My second border entanglement occurred while travelling towards the Greco-Albanian border, in order to attend a meeting. Three of us were halted by a patrol at Delvinaki, the legendary place where the invading Italian army was trounced in 1940 by the Greeks and compelled to produce passports, contemporaneous with my performing an impression of the Albanian border guard who, a few years previously, would not let us proceed to the Greek border unless we bought him some raki. We complied with his request, despite my attempt to guide our interlocutor through a hypothetical that would see little sense in trying to detain persons already trying to leave the country. Looking at me, and then my passport carefully, he ventured: "This is not you. This passport is fake." "Is the passport fake, or am I fake?" I responded in turn. Furrowing his brow he stammered, in a state of perplexity. "I don't know. There is something funny going on here. I'm sure I heard you guys speaking in Albanian."

It was then that I explained to him, in the words of Rabindranath Tagore that "Languages are jealous sovereigns, and passports are rarely allowed for travelers to cross their strictly guarded borders." I further pointed out that the passport he was looking at was my friend's and that mine was immediately behind it. Our proper identities being established and he affirming that he had never heard of Tagore and was unaware that Indians wrote poetry, we continued on our way to Kakavia, on the border.

Returning to Greece from Albania, I was in the company of the heroic, uncompromising and absolutely brilliant mayor of Himara, Vasilis Bolanos. After deftly dodging Albanian border officials who posed pertinently the poser as to how I entered the country without stamping my passport (the bored guard was having a cigarette and merely waved us through), we were stopped in Greece by a rather truculent official. Snatching Mayor Bolanos' passport from his hand he snapped: "You've been in an out too many times this month. I'm not letting you in." "Do you understand who you are talking to?" I screamed, swept away by the unstoppable current of bile flowing from within me. "This is the mayor of Himara. Of course he would be continuously coming and going as he is in constant consultation with the Greek government. Even now, he is due in Athens for talks with the Prime Minister."

"I don't care if he is the Virgin Mary," he sniggered. "He is not coming in, and there is nothing you can do about it." As it happened, there was plenty I could do about it. I made a great show of taking down his name and other details, advising him as I did so that I would be submitting his details along with a detailed account of his conduct to the various powers that be when I got to Athens. I alluded to circles within circles, hidden and vested interests convincingly enough to give him pause for thought. He stood up and walked into another office, Mayor Bolanos' passport still in hand. After a few minutes, he emerged, crestfallen and contrite, superior in tow. Offering profuse apologies and cigarettes, he waved us through.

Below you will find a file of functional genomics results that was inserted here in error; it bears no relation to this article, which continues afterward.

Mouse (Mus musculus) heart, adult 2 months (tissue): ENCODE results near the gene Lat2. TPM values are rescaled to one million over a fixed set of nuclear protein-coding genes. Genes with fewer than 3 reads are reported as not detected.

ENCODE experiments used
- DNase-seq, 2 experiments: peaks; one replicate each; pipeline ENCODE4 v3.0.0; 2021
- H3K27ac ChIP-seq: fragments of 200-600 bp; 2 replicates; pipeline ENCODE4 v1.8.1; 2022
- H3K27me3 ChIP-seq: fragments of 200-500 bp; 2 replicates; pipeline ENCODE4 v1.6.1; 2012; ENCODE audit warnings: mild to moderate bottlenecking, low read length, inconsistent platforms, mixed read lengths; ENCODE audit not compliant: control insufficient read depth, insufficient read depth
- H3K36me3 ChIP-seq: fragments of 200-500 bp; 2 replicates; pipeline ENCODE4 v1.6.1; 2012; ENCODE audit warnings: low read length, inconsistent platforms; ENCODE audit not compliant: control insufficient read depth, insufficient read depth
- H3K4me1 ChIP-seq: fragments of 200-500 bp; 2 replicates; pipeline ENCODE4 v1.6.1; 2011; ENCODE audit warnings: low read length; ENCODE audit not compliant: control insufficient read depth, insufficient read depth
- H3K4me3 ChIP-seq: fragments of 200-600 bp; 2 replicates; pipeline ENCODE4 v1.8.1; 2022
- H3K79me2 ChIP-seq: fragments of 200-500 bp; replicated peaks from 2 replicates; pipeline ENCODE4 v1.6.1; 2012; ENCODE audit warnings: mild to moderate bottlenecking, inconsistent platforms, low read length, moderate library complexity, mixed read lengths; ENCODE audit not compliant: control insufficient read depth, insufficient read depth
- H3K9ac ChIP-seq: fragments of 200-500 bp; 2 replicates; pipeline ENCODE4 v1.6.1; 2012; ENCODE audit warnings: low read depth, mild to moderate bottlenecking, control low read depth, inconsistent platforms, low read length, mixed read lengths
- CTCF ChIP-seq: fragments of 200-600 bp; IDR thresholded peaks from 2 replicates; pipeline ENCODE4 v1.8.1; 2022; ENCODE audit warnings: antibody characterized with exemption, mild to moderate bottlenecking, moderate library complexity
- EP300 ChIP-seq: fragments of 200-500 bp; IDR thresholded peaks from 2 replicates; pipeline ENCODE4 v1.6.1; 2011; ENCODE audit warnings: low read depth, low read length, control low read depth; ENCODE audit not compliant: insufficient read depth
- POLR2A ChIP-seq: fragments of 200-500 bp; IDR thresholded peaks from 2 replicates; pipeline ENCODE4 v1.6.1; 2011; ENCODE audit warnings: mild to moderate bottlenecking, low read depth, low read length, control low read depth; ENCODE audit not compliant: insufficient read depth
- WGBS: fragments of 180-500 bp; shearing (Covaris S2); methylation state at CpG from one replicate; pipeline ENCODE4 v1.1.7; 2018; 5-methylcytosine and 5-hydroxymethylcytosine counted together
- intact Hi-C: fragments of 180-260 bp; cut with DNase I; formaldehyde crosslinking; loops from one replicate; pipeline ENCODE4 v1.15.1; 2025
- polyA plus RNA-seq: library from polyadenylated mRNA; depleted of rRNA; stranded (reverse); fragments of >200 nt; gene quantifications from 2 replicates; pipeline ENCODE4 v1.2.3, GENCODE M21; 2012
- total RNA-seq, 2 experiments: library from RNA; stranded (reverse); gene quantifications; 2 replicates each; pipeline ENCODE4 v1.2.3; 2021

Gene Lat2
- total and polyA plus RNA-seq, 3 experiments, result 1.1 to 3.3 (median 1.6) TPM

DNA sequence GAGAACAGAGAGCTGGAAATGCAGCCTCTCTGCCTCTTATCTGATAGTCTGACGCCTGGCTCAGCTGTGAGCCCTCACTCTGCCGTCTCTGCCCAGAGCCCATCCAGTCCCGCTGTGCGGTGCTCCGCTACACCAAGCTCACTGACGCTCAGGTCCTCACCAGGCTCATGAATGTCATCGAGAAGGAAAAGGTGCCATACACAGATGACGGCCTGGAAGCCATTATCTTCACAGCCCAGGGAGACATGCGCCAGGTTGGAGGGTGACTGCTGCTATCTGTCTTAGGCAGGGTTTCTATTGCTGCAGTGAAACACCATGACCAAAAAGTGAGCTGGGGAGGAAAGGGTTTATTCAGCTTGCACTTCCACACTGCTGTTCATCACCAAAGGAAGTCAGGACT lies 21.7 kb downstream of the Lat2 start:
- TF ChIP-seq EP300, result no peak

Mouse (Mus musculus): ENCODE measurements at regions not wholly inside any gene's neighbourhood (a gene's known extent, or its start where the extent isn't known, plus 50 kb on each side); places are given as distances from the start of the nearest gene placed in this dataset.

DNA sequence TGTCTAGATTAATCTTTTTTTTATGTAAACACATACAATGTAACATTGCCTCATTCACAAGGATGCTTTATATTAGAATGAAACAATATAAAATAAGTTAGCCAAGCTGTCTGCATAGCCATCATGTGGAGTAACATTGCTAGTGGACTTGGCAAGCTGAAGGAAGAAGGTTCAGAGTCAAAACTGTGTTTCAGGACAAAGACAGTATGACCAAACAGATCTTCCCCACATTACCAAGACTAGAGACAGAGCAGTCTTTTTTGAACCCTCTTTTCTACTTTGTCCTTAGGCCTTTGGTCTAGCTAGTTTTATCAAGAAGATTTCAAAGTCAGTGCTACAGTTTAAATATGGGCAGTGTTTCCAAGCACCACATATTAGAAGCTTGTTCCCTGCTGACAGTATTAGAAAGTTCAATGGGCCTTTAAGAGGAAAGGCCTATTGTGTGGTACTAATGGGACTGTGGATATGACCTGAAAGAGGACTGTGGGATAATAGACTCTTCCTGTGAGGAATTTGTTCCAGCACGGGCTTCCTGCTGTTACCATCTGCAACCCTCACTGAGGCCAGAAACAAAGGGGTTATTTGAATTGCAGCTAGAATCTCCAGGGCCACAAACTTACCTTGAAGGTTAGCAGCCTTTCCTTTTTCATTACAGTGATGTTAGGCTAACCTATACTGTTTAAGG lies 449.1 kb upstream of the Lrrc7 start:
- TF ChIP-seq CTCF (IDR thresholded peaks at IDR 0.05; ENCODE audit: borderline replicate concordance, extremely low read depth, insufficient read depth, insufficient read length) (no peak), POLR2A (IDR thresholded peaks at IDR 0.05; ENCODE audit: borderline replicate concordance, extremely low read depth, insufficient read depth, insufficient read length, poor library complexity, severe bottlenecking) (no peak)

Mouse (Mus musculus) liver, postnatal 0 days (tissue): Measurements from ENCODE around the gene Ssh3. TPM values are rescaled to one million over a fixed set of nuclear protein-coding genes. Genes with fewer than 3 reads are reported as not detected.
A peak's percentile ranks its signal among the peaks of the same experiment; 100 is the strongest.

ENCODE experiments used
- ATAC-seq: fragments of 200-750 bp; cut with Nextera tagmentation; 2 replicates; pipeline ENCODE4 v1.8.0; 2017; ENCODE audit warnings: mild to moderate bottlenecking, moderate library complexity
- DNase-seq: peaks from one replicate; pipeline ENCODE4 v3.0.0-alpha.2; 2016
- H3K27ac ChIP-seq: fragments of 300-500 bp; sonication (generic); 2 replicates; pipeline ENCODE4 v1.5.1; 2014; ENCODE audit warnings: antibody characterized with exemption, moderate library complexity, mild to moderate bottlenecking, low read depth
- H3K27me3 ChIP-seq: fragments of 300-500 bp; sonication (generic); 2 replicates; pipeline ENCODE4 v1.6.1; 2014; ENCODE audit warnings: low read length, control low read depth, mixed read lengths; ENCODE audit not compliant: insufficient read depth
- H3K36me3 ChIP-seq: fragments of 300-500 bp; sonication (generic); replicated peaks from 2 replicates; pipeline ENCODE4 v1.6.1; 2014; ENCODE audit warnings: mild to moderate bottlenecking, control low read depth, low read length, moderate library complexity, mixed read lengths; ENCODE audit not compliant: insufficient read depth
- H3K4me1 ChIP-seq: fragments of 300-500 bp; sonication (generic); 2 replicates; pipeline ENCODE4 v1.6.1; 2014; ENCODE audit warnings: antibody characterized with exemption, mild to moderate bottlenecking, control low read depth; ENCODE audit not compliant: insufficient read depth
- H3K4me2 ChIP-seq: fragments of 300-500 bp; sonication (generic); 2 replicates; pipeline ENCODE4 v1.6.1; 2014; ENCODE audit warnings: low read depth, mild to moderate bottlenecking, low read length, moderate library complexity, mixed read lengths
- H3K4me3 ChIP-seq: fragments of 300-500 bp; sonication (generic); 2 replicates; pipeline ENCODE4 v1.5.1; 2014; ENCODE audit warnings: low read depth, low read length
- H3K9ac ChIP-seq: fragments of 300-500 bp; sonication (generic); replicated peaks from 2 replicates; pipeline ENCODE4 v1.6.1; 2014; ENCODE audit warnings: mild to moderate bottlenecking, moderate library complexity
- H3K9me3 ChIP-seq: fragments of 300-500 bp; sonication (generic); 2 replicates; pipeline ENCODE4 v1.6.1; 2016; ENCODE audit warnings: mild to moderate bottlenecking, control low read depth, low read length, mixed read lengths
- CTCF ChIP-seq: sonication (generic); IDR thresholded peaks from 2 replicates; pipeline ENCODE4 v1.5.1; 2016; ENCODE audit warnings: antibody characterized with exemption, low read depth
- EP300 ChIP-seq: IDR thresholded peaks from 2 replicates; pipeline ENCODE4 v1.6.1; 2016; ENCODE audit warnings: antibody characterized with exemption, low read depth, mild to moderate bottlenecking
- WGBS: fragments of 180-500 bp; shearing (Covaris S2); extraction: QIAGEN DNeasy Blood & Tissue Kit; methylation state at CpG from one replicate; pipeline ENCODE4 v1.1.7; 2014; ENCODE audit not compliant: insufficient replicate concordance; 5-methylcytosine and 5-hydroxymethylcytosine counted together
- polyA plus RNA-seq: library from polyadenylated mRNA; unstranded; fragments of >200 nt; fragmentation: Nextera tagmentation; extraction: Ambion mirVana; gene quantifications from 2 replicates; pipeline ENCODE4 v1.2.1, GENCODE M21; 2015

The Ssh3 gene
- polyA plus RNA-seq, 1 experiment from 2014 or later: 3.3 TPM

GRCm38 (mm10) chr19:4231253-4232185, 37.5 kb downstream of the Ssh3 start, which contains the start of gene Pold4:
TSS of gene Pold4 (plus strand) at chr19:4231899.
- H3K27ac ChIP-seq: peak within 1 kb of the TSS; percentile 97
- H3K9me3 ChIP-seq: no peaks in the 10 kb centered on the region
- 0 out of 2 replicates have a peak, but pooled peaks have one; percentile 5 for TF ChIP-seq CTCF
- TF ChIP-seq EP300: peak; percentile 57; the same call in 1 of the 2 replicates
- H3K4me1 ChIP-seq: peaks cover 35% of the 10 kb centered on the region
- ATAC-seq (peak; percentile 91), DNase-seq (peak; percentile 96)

It was that year that my best ever border experience took place, at Athens airport. Presenting my passport for stamping, the office asked me whether I had enjoyed my time in Greece and I related my various border adventures to him. "Never forget that this is your home and come back as often as you can," he stated with a broad smile. Just buy yourself a decent set of clothes."


First published in NKEE on Saturday 27 October 2012.

Saturday, October 20, 2012


“It has been said that democracy is the worst form of government except all the others that have been tried.” Winston Churchill.

I do not believe that the prospective setting up of an Australian branch of the Greek neo-fascist party Golden Dawn will divide or rupture the Greek community. After all the most vocal and active section of that community is overwhelmingly left-leaning, articulate and culturally conscious to an extent where the expression of alternative views, at least up until now, have been socially unacceptable. Should such extremist rear their ugly head, the organized Greek community will be quick to clamp down on them.

Yet it is this domination of the social and sub-cultural discourse that has forced more extreme views underground, into a pit of smouldering resentment and alienation – moreso by some disaffected second generation Greek –Australians who use their highly selective reading of history to construct an ideology of a racially superior nation beset by enemies and thus restricted from achieving the greatness which is its due. In many ways, it operates as a displaced paradigm of their own marginal lives. And unbeknown to many, fans of the contemptible Golden Dawn have been attempting to organise themselves in Melbourne, years before this marginal group of crackpots were, through a cruel accident of history elevated so undeservingly, to parliament.